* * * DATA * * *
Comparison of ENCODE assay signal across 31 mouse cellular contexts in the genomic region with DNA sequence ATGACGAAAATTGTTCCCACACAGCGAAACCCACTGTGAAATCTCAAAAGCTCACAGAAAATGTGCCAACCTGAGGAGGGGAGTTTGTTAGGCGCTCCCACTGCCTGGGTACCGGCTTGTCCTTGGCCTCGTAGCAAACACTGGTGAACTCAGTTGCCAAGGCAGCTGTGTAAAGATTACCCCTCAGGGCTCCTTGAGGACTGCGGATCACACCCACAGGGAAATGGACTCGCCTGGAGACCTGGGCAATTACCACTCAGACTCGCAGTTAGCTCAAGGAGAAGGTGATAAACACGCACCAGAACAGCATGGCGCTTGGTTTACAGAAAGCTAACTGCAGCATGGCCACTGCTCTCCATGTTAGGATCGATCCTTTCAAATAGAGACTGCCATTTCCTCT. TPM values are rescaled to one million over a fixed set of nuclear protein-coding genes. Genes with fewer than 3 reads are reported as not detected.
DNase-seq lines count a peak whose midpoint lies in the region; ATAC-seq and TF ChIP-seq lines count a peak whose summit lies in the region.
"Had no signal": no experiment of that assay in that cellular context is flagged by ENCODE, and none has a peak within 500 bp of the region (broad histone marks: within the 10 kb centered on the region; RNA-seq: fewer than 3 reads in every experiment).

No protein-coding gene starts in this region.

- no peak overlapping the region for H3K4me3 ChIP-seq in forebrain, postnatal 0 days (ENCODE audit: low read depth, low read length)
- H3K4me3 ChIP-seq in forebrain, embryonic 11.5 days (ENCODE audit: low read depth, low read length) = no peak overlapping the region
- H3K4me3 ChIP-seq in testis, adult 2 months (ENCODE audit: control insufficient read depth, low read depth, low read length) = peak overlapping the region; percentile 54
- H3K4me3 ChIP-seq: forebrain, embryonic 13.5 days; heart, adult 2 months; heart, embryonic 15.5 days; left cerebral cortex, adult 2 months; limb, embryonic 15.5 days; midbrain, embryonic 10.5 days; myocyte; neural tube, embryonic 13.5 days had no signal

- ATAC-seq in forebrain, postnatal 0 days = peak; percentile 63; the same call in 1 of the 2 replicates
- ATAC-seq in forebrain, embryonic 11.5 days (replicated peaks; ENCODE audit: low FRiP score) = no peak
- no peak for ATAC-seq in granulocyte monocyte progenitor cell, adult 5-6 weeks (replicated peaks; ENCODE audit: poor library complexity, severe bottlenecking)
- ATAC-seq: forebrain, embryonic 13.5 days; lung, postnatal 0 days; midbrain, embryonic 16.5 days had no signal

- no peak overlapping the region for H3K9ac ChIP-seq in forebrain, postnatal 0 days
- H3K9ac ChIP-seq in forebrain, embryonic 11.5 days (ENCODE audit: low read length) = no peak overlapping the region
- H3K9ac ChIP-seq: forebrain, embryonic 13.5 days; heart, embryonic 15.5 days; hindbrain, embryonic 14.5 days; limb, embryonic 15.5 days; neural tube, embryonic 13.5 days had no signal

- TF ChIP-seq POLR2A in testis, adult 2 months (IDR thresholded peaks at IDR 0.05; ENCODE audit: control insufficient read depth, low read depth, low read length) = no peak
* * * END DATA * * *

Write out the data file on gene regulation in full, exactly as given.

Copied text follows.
Comparison of ENCODE assay signal across 31 mouse cellular contexts in the genomic region with DNA sequence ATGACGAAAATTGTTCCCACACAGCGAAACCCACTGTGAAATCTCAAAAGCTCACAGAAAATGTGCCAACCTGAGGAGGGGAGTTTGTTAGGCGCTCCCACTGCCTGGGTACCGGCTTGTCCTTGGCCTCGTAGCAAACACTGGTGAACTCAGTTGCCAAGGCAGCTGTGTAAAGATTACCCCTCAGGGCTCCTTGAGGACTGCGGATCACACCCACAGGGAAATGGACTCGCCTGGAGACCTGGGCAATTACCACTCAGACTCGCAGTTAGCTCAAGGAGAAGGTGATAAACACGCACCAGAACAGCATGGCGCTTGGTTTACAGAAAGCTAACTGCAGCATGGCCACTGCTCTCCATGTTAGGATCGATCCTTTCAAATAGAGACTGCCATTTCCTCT. TPM values are rescaled to one million over a fixed set of nuclear protein-coding genes. Genes with fewer than 3 reads are reported as not detected.
DNase-seq lines count a peak whose midpoint lies in the region; ATAC-seq and TF ChIP-seq lines count a peak whose summit lies in the region.
"Had no signal": no experiment of that assay in that cellular context is flagged by ENCODE, and none has a peak within 500 bp of the region (broad histone marks: within the 10 kb centered on the region; RNA-seq: fewer than 3 reads in every experiment).

No protein-coding gene starts in this region.

- no peak overlapping the region for H3K4me3 ChIP-seq in forebrain, postnatal 0 days (ENCODE audit: low read depth, low read length)
- H3K4me3 ChIP-seq in forebrain, embryonic 11.5 days (ENCODE audit: low read depth, low read length) = no peak overlapping the region
- H3K4me3 ChIP-seq in testis, adult 2 months (ENCODE audit: control insufficient read depth, low read depth, low read length) = peak overlapping the region; percentile 54
- H3K4me3 ChIP-seq: forebrain, embryonic 13.5 days; heart, adult 2 months; heart, embryonic 15.5 days; left cerebral cortex, adult 2 months; limb, embryonic 15.5 days; midbrain, embryonic 10.5 days; myocyte; neural tube, embryonic 13.5 days had no signal

- ATAC-seq in forebrain, postnatal 0 days = peak; percentile 63; the same call in 1 of the 2 replicates
- ATAC-seq in forebrain, embryonic 11.5 days (replicated peaks; ENCODE audit: low FRiP score) = no peak
- no peak for ATAC-seq in granulocyte monocyte progenitor cell, adult 5-6 weeks (replicated peaks; ENCODE audit: poor library complexity, severe bottlenecking)
- ATAC-seq: forebrain, embryonic 13.5 days; lung, postnatal 0 days; midbrain, embryonic 16.5 days had no signal

- no peak overlapping the region for H3K9ac ChIP-seq in forebrain, postnatal 0 days
- H3K9ac ChIP-seq in forebrain, embryonic 11.5 days (ENCODE audit: low read length) = no peak overlapping the region
- H3K9ac ChIP-seq: forebrain, embryonic 13.5 days; heart, embryonic 15.5 days; hindbrain, embryonic 14.5 days; limb, embryonic 15.5 days; neural tube, embryonic 13.5 days had no signal

- TF ChIP-seq POLR2A in testis, adult 2 months (IDR thresholded peaks at IDR 0.05; ENCODE audit: control insufficient read depth, low read depth, low read length) = no peak